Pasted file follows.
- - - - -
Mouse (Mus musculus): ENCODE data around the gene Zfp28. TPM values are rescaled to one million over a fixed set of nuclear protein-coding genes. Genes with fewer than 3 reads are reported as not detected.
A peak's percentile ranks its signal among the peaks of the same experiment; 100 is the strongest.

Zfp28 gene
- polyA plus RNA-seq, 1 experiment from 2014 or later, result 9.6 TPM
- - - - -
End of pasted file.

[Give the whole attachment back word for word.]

Mouse (Mus musculus): ENCODE data around the gene Zfp28. TPM values are rescaled to one million over a fixed set of nuclear protein-coding genes. Genes with fewer than 3 reads are reported as not detected.
A peak's percentile ranks its signal among the peaks of the same experiment; 100 is the strongest.

Zfp28 gene
- polyA plus RNA-seq, 1 experiment from 2014 or later, result 9.6 TPM